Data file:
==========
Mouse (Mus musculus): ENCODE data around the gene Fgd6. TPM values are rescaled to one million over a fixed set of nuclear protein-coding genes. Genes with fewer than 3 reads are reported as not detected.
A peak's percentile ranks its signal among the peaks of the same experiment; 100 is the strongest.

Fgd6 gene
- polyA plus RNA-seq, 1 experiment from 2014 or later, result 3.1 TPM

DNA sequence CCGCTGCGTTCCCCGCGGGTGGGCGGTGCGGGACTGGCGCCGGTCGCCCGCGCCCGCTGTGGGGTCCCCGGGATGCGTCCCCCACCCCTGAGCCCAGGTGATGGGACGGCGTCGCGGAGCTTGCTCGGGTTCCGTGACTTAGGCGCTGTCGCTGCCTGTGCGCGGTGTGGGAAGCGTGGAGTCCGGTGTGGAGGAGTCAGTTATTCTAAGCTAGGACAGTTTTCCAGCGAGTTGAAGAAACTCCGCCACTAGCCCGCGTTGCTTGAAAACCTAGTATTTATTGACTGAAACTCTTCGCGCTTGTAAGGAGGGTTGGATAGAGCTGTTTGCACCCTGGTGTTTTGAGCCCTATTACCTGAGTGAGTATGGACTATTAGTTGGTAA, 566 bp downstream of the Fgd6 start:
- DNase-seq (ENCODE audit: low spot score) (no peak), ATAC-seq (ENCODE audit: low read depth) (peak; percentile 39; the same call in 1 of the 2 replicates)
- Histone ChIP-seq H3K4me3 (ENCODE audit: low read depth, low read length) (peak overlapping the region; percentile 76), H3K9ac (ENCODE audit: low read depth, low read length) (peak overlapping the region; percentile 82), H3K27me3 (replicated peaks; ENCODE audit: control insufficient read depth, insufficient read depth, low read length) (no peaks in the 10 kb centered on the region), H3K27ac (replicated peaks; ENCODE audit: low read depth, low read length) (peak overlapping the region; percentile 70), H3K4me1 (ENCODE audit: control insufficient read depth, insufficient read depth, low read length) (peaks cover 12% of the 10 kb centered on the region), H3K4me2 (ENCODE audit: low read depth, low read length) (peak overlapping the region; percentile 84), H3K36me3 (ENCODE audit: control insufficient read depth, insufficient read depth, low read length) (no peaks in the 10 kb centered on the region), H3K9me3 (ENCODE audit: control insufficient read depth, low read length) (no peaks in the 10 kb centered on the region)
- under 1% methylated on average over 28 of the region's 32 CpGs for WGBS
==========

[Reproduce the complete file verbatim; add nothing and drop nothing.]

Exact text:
Mouse (Mus musculus): ENCODE data around the gene Fgd6. TPM values are rescaled to one million over a fixed set of nuclear protein-coding genes. Genes with fewer than 3 reads are reported as not detected.
A peak's percentile ranks its signal among the peaks of the same experiment; 100 is the strongest.

Fgd6 gene
- polyA plus RNA-seq, 1 experiment from 2014 or later, result 3.1 TPM

DNA sequence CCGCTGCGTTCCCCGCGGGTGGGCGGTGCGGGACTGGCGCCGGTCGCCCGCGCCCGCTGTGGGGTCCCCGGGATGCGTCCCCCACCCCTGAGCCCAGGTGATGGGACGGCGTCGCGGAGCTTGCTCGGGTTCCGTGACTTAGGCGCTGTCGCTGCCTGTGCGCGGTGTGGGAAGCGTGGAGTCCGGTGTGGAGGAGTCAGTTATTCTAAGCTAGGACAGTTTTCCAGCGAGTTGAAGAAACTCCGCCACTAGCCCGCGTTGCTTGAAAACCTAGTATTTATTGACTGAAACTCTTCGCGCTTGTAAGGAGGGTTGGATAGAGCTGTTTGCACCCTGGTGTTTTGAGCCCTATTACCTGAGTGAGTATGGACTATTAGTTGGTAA, 566 bp downstream of the Fgd6 start:
- DNase-seq (ENCODE audit: low spot score) (no peak), ATAC-seq (ENCODE audit: low read depth) (peak; percentile 39; the same call in 1 of the 2 replicates)
- Histone ChIP-seq H3K4me3 (ENCODE audit: low read depth, low read length) (peak overlapping the region; percentile 76), H3K9ac (ENCODE audit: low read depth, low read length) (peak overlapping the region; percentile 82), H3K27me3 (replicated peaks; ENCODE audit: control insufficient read depth, insufficient read depth, low read length) (no peaks in the 10 kb centered on the region), H3K27ac (replicated peaks; ENCODE audit: low read depth, low read length) (peak overlapping the region; percentile 70), H3K4me1 (ENCODE audit: control insufficient read depth, insufficient read depth, low read length) (peaks cover 12% of the 10 kb centered on the region), H3K4me2 (ENCODE audit: low read depth, low read length) (peak overlapping the region; percentile 84), H3K36me3 (ENCODE audit: control insufficient read depth, insufficient read depth, low read length) (no peaks in the 10 kb centered on the region), H3K9me3 (ENCODE audit: control insufficient read depth, low read length) (no peaks in the 10 kb centered on the region)
- under 1% methylated on average over 28 of the region's 32 CpGs for WGBS